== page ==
National minimum wage – paying the (increased) penalty

Employers who are not paying their workers the National Minimum Wage (NMW) – currently £6.31 per hour for workers over 21 - currently face a penalty of 50% of the total underpayment of the NMW (the minimum being £100 and the maximum being £5,000). Between 2012 and 2013, HMRC identified 736 employers who had failed to pay their workers the NMW. This led to the recovery of £3.9 million in unpaid wages for over 26,500 workers.

Following an announcement by David Cameron before Christmas, the government will increase this to 100% of the total underpayment which will raise the maximum fine to £20,000. Regulations introducing these new limits are subject to Parliamentary approval and are expected to be in force in February 2014. The government also plans to introduce legislation at the earliest opportunity so that the maximum £20,000 penalty can apply to each underpaid worker.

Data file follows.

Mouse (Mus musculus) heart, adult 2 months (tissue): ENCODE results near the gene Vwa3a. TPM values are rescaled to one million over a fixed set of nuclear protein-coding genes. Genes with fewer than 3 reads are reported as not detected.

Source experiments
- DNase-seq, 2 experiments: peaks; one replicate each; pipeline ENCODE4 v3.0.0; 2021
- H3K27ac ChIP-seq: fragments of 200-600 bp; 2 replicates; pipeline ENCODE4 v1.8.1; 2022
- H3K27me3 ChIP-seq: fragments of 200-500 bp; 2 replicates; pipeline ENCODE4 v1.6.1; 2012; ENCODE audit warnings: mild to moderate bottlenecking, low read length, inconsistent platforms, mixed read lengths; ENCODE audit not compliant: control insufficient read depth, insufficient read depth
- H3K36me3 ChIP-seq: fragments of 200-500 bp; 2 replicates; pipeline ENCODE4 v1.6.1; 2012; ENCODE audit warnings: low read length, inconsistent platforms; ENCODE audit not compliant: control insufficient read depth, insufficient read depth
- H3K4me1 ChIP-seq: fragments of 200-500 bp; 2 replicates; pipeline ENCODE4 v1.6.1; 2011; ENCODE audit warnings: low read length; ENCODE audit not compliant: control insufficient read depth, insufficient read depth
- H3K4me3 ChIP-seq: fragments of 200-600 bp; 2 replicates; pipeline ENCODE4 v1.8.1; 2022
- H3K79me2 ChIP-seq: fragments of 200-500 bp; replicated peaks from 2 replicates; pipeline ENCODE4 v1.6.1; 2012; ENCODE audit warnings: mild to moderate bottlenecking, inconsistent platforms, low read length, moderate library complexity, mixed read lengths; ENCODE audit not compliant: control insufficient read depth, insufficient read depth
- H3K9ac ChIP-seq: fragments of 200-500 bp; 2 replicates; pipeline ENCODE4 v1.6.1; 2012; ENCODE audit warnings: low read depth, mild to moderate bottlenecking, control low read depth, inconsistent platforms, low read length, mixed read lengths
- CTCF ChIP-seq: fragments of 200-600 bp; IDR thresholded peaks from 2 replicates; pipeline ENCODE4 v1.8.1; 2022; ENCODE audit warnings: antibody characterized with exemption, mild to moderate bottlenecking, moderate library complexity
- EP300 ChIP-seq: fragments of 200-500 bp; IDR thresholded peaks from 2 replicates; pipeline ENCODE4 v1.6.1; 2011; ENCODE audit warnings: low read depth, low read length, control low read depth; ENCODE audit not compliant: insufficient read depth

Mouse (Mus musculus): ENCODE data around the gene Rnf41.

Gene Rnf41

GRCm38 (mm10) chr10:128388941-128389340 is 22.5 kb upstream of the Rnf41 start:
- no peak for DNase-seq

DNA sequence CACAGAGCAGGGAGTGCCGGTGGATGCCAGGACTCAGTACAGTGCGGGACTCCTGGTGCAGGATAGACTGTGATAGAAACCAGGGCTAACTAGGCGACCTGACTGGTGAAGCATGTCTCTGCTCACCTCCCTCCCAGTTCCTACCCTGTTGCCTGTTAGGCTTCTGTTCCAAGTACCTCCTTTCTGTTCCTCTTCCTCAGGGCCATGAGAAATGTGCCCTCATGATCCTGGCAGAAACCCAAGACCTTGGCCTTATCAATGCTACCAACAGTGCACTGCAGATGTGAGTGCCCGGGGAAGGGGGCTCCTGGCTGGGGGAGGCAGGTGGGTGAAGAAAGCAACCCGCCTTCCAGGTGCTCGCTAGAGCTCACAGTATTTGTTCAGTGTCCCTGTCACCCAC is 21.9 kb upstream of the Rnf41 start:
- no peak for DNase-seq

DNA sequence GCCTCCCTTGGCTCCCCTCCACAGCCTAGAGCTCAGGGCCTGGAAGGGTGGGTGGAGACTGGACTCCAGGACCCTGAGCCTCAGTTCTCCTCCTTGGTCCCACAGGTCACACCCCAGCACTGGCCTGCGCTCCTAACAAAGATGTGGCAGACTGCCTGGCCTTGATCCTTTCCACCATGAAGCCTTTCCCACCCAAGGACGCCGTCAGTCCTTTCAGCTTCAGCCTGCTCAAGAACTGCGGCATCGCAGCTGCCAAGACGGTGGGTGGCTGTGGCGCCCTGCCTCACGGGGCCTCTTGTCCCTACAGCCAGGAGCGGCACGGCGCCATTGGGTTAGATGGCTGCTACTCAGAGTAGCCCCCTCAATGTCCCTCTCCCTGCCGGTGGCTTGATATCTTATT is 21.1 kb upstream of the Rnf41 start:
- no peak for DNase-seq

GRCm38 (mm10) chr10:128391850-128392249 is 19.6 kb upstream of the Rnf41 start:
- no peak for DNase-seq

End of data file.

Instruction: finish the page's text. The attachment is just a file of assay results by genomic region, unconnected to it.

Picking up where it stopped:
Business Secretary Vince Cable said:

"Anyone entitled to the National Minimum Wage should receive it. Paying anything less than this is unacceptable, illegal and will be punished by law. So we are bringing in tougher financial penalties to crackdown on those who do not play by the rules. The message is clear – if you break the law, you will face action.

As well as higher penalties, we have made it easier to name and shame employers who fail to pay their workers what they are due. We are working with HM Revenue and Customs to investigate non-compliance and facilitate prosecutions in the most serious of cases. We also make sure that every complaint made to the free and confidential Pay and Work Rights Helpline is looked at."

Meanwhile, George Osborne, Chancellor of the Exchequer has suggested that the NMW for workers over 21 (such rate proposed on an annual basis by the Low Pay Commission) should be increased to £7.00 per hour, an increase of almost 11%. It remains to be seen whether the suggested rate is followed, with the announcement form the Low Pay Commission expected in spring of this year.